The FEHA defines an employer as follows: “ ‘Employer,’ except as hereinafter provided, includes any person regularly employing five or more persons, or any person acting as an agent of an employer, directly or indirectly; the state or any political or civil subdivision thereof and cities. [¶] ‘Employer’ does not include a religious association or corporation not organized for private profit.” (§ 12926, subd. (c), emphasis added.)
Arriaga does not dispute that the University was organized as a nonprofit religious corporation under California laws. As such, it was excluded from coverage under FEHA. (§ 12926, subd. (c).) However, Arriaga asserts that a triable issue of material fact existed as to whether the University received state funds and consequently lost its exemption under FEHA. As authority for this proposition, Arriaga relies on section 11135, which states “No person in the State of California shall, on the basis of ethnic group identification, religion, age, sex, color, or physical or mental disability, be unlawfully denied the benefits of, or be unlawfully subjected to discrimination under, any program or activity that is funded directly by the state or receives any financial assistance from the state.”
Section 11135 does not affect the University's status under the FEHA. Section 11135 is not part of the FEHA, but was designed as an independent source of protection for persons who are discriminated against in state-funded programs and activities.
In contrast, an exclusion from FEHA coverage for a nonprofit religious corporation does not hinge upon whether the corporation received state funds. Rather, the statute explicitly excludes such a corporation from its definition of an employer. (Rojo, supra, 52 Cal.3d at p. 80, 276 Cal.Rptr. 130, 801 P.2d 373.) The trial court's ruling regarding the FEHA claims is affirmed.
Private Right of Action Under Section 11135.
Arriaga next argues that even if the University is exempt from the FEHA, she has a private right of action under section 11135. The University contends that no private right of action exists to enforce the provisions of section 11135. The trial court concluded that a private right of action did exist under section 11135, but that it was undisputed that the University received no funding from the state during the period of Arriaga's employment.5
California courts have not addressed whether section 11135 provides a private right of action. However, in Greater Los Angeles Council on Deafness v. Zolin (9th Cir.1987) 812 F.2d 1103 (hereafter, GLAD ), the federal court considered whether a plaintiff had a private right of action under section 11135. The court observed that the language of section 11135 is similar to that of section 504 of the Rehabilitation Act, 29 U.S.C. § 794,6 and courts have held that that section establishes a private right of action. (GLAD, supra, at pp. 1113–1114.) However, the federal Rehabilitation Act does not include any administrative remedies.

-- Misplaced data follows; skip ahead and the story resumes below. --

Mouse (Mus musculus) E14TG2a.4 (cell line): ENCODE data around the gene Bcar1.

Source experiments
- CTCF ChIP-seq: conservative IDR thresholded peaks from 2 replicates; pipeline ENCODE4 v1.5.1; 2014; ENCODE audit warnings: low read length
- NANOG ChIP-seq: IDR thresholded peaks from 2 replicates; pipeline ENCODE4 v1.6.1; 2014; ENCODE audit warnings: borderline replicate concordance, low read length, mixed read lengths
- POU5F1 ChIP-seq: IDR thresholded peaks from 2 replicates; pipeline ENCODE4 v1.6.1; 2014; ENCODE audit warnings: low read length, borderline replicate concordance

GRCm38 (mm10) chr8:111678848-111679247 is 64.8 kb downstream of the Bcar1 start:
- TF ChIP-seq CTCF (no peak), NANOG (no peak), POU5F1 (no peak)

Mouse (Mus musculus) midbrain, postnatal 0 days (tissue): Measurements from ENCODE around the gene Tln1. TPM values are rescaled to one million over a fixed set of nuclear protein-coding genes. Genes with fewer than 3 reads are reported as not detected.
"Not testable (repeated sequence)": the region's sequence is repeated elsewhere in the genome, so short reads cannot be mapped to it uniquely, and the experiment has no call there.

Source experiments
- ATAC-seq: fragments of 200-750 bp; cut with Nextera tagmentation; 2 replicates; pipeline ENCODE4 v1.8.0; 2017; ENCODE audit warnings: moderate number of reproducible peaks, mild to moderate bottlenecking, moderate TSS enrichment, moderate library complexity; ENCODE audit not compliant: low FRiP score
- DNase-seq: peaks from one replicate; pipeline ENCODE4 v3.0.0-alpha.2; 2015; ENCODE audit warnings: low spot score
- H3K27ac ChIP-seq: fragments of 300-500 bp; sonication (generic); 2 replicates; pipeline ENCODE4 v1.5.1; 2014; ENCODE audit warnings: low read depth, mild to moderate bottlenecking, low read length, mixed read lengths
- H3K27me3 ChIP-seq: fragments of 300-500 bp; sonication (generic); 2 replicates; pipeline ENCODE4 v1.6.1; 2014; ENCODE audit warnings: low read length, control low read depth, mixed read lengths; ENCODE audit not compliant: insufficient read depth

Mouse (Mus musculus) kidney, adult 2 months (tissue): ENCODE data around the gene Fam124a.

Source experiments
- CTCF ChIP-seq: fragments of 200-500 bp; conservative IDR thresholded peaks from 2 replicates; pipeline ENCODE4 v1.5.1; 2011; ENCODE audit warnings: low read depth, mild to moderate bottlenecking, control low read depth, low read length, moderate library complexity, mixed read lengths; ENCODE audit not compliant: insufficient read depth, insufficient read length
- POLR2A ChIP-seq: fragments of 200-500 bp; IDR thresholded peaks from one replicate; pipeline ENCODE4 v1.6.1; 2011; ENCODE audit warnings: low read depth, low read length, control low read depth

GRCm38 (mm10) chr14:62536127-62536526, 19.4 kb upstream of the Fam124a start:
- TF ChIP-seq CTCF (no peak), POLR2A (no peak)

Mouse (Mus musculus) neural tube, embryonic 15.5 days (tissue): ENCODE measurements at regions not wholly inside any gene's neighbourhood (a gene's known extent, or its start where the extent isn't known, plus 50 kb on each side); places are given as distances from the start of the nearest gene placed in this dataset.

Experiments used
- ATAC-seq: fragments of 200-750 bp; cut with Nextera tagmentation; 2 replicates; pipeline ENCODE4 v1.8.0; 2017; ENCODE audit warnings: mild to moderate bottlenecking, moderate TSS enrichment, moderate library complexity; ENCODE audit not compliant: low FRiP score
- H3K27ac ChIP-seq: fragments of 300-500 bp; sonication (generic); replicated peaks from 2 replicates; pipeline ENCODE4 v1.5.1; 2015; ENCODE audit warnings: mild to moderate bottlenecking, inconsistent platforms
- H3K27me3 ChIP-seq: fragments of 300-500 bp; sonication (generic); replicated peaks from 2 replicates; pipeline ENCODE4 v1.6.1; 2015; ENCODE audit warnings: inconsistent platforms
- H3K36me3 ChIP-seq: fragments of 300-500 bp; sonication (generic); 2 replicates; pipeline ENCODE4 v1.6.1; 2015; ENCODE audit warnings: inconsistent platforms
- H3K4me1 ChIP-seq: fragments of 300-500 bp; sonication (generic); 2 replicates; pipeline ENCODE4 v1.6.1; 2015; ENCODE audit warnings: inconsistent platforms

The GLAD court noted that section 11139 mandates liberal construction of the Code's civil rights provisions. (GLAD, supra, 812 F.2d at p. 1114.) Although the Legislature has created an administrative remedy under section 11136 7 to enforce the provisions of section 11135, section 11136 “is not written in mandatory or exclusive terms.” (Ibid.) Thus, the GLAD court “[did] not read it as precluding a private judicial remedy. [Citation.] Nor does the fact that the California legislature expressly provided for private rights of action in certain articles of its Government Code necessarily indicate a legislative intent to preclude private actions to vindicate rights granted by other parts of the Code.” (Ibid.)
We disagree with the GLAD court's conclusion that section 11135 creates a private right of action. We believe the federal court's analysis is inconsistent with the legislative history of section 11135. The Staff Analysis of Assembly Bill 803 states: “Under current law and executive orders, all state agencies and entities receiving state funds are prohibited from engaging in employment discrimination in providing services. However, if an individual feels he or she has been discriminated against, they must go to court as individuals alleging discrimination under the United States Civil Rights Act.
“On the basis of applicable law and court decisions, each state agency under this measure would adopt such rules and regulations as it deemed necessary to define unlawful discrimination within the context of the programs and activities operated by the agency. From that point on, the agency would become primarily responsible for non-discriminority [sic] policies and this would lessen the need for individuals to seek a judicial remedy of their own.
“The major intent of this measure is to shift the burden of proving unlawful discrimination in a state-funded program from the person being discriminated against to the state agency administering the program.” (Sen. Comm. on Govt. Org., Staff Anal. of Assem. Bill No. 803 (1977–1978 Reg. Sess.) as amended June 21, 1977, emphasis added.)